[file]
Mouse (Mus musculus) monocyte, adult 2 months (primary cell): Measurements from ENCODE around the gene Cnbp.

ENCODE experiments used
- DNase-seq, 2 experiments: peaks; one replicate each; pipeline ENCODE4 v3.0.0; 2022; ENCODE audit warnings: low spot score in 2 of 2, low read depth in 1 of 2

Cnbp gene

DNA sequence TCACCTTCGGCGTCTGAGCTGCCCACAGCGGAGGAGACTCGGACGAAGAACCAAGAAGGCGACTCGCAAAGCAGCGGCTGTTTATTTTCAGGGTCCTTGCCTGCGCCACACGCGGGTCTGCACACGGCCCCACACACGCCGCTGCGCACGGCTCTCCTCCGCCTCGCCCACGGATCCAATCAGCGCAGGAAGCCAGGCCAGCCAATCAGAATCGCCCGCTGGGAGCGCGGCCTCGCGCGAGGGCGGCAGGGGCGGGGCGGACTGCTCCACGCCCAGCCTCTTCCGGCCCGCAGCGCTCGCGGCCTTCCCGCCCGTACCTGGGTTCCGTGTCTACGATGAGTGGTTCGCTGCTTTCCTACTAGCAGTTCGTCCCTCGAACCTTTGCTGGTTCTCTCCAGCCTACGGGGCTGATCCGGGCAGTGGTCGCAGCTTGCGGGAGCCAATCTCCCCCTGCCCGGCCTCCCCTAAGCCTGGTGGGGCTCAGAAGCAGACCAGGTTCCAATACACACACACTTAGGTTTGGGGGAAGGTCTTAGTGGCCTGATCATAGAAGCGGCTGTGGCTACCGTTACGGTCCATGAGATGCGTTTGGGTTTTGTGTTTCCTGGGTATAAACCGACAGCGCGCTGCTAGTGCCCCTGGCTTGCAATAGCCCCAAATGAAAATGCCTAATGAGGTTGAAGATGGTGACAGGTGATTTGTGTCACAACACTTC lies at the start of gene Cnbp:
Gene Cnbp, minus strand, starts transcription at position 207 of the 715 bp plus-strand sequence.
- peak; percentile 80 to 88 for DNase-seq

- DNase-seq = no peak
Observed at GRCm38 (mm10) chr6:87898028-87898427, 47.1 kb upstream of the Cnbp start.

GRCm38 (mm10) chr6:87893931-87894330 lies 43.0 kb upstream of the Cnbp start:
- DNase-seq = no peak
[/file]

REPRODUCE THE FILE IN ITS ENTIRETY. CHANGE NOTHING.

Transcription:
Mouse (Mus musculus) monocyte, adult 2 months (primary cell): Measurements from ENCODE around the gene Cnbp.

ENCODE experiments used
- DNase-seq, 2 experiments: peaks; one replicate each; pipeline ENCODE4 v3.0.0; 2022; ENCODE audit warnings: low spot score in 2 of 2, low read depth in 1 of 2

Cnbp gene

DNA sequence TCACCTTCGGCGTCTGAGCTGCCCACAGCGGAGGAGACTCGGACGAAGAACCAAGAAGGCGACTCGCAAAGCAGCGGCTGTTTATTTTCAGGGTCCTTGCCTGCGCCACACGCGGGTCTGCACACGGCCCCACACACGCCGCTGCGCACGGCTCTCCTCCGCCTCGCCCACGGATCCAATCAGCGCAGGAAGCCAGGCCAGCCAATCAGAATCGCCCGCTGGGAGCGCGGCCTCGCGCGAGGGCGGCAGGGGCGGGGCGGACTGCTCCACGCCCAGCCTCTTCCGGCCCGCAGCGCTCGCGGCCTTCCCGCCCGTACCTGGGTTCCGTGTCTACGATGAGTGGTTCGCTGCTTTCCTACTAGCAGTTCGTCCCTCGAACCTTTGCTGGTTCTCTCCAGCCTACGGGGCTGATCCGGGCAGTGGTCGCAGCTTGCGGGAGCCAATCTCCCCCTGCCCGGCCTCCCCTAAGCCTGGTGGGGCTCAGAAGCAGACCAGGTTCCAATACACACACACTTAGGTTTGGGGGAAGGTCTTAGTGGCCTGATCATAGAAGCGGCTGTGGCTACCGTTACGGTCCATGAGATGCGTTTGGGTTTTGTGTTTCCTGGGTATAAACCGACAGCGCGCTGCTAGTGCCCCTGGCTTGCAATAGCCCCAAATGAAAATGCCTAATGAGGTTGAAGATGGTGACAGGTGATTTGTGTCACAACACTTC lies at the start of gene Cnbp:
Gene Cnbp, minus strand, starts transcription at position 207 of the 715 bp plus-strand sequence.
- peak; percentile 80 to 88 for DNase-seq

- DNase-seq = no peak
Observed at GRCm38 (mm10) chr6:87898028-87898427, 47.1 kb upstream of the Cnbp start.

GRCm38 (mm10) chr6:87893931-87894330 lies 43.0 kb upstream of the Cnbp start:
- DNase-seq = no peak